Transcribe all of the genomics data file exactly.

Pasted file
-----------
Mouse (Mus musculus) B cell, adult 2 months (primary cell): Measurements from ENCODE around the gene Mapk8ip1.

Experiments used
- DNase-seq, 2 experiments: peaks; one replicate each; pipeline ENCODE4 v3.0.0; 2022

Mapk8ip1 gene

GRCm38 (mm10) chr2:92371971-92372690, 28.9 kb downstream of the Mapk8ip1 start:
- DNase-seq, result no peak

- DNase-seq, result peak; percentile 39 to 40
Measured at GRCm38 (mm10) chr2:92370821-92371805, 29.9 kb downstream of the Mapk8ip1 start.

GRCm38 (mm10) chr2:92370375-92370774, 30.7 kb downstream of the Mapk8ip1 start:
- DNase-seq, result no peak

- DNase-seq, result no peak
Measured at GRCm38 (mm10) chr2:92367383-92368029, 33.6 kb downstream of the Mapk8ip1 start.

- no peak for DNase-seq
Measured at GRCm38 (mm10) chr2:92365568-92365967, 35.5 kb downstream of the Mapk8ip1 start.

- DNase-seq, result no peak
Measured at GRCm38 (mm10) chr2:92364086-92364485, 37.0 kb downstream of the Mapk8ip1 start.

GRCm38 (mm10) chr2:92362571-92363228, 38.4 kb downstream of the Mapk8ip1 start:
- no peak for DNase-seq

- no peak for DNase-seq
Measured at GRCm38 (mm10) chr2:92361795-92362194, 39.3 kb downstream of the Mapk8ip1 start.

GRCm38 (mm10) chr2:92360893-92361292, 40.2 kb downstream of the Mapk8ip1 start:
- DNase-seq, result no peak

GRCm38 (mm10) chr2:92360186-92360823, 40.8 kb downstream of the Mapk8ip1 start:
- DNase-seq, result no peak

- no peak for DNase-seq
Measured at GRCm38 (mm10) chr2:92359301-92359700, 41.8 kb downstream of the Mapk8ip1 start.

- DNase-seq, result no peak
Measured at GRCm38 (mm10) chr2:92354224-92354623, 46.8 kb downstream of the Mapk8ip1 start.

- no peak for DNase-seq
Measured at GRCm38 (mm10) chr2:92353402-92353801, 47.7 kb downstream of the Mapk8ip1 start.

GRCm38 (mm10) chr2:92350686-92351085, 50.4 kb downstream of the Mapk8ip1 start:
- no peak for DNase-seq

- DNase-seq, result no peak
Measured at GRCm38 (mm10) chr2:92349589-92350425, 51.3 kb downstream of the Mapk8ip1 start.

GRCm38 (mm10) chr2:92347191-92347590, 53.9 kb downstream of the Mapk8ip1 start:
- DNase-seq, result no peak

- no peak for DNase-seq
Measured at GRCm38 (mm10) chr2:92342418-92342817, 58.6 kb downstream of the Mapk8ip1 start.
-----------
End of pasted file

Mouse (Mus musculus) B cell, adult 2 months (primary cell): Measurements from ENCODE around the gene Mapk8ip1.

Experiments used
- DNase-seq, 2 experiments: peaks; one replicate each; pipeline ENCODE4 v3.0.0; 2022

Mapk8ip1 gene

GRCm38 (mm10) chr2:92371971-92372690, 28.9 kb downstream of the Mapk8ip1 start:
- DNase-seq, result no peak

- DNase-seq, result peak; percentile 39 to 40
Measured at GRCm38 (mm10) chr2:92370821-92371805, 29.9 kb downstream of the Mapk8ip1 start.

GRCm38 (mm10) chr2:92370375-92370774, 30.7 kb downstream of the Mapk8ip1 start:
- DNase-seq, result no peak

- DNase-seq, result no peak
Measured at GRCm38 (mm10) chr2:92367383-92368029, 33.6 kb downstream of the Mapk8ip1 start.

- no peak for DNase-seq
Measured at GRCm38 (mm10) chr2:92365568-92365967, 35.5 kb downstream of the Mapk8ip1 start.

- DNase-seq, result no peak
Measured at GRCm38 (mm10) chr2:92364086-92364485, 37.0 kb downstream of the Mapk8ip1 start.

GRCm38 (mm10) chr2:92362571-92363228, 38.4 kb downstream of the Mapk8ip1 start:
- no peak for DNase-seq

- no peak for DNase-seq
Measured at GRCm38 (mm10) chr2:92361795-92362194, 39.3 kb downstream of the Mapk8ip1 start.

GRCm38 (mm10) chr2:92360893-92361292, 40.2 kb downstream of the Mapk8ip1 start:
- DNase-seq, result no peak

GRCm38 (mm10) chr2:92360186-92360823, 40.8 kb downstream of the Mapk8ip1 start:
- DNase-seq, result no peak

- no peak for DNase-seq
Measured at GRCm38 (mm10) chr2:92359301-92359700, 41.8 kb downstream of the Mapk8ip1 start.

- DNase-seq, result no peak
Measured at GRCm38 (mm10) chr2:92354224-92354623, 46.8 kb downstream of the Mapk8ip1 start.

- no peak for DNase-seq
Measured at GRCm38 (mm10) chr2:92353402-92353801, 47.7 kb downstream of the Mapk8ip1 start.

GRCm38 (mm10) chr2:92350686-92351085, 50.4 kb downstream of the Mapk8ip1 start:
- no peak for DNase-seq

- DNase-seq, result no peak
Measured at GRCm38 (mm10) chr2:92349589-92350425, 51.3 kb downstream of the Mapk8ip1 start.

GRCm38 (mm10) chr2:92347191-92347590, 53.9 kb downstream of the Mapk8ip1 start:
- DNase-seq, result no peak

- no peak for DNase-seq
Measured at GRCm38 (mm10) chr2:92342418-92342817, 58.6 kb downstream of the Mapk8ip1 start.